(HealthDay News) — Higher consumption of nuts, especially tree nuts, is associated with reduced cardiovascular disease (CVD) incidence and mortality among patients with type 2 diabetes, according to a study published online Feb. 19 in Circulation Research.
Gang Liu, from the Harvard T.H. Chan School of Public Health in Boston, and colleagues examined intake of total and specific types of nuts in relation to subsequent risk for CVD, including coronary heart disease (CHD) and stroke, and all-cause and cause-specific mortality in a prospective analysis. The analysis included 16,217 men and women with type 2 diabetes at baseline or diagnosed during follow-up.
The researchers found that higher total nut consumption correlated with a reduced risk for CVD incidence and mortality. Compared with those who consumed less than one serving of nuts per month, participants who consumed five or more servings of total nuts per week had multivariate-adjusted hazard ratios of 0.83, 0.80, 0.66, and 0.69 for total CVD incidence, CHD incidence, CVD mortality, and all-cause mortality, respectively. There was no significant correlation observed for total nut consumption with risk for stroke incidence or cancer mortality. Higher tree nut consumption correlated with a reduced risk for total CVD, CHD incidence, and mortality due to CVD, cancer, and all causes; peanut consumption correlated with lower all-cause mortality only.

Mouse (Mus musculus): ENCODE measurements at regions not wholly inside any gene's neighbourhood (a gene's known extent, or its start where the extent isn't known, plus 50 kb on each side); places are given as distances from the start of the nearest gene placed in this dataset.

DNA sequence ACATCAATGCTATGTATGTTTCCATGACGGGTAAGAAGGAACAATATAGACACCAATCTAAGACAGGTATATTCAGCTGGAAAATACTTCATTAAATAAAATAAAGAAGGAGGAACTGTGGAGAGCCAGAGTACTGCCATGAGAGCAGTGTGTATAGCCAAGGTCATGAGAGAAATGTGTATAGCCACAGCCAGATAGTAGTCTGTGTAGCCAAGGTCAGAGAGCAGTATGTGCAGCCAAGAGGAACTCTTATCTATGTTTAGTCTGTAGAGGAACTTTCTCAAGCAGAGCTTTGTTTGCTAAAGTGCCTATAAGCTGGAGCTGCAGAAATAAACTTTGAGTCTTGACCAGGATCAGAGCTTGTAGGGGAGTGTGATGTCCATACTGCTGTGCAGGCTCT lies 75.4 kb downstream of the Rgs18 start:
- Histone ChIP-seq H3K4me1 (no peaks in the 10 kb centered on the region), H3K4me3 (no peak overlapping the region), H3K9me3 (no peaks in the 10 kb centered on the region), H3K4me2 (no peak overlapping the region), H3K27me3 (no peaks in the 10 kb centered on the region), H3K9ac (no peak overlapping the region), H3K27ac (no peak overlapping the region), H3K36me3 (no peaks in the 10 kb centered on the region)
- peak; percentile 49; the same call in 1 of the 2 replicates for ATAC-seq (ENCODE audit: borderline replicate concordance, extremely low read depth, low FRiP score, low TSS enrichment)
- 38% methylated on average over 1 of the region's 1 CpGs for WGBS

“These data provide novel evidence that supports the recommendation of incorporating nuts into healthy dietary patterns for the prevention of CVD complications and premature deaths among individuals with diabetes,” the authors write.
Two authors disclosed financial ties to the California Walnut Commission.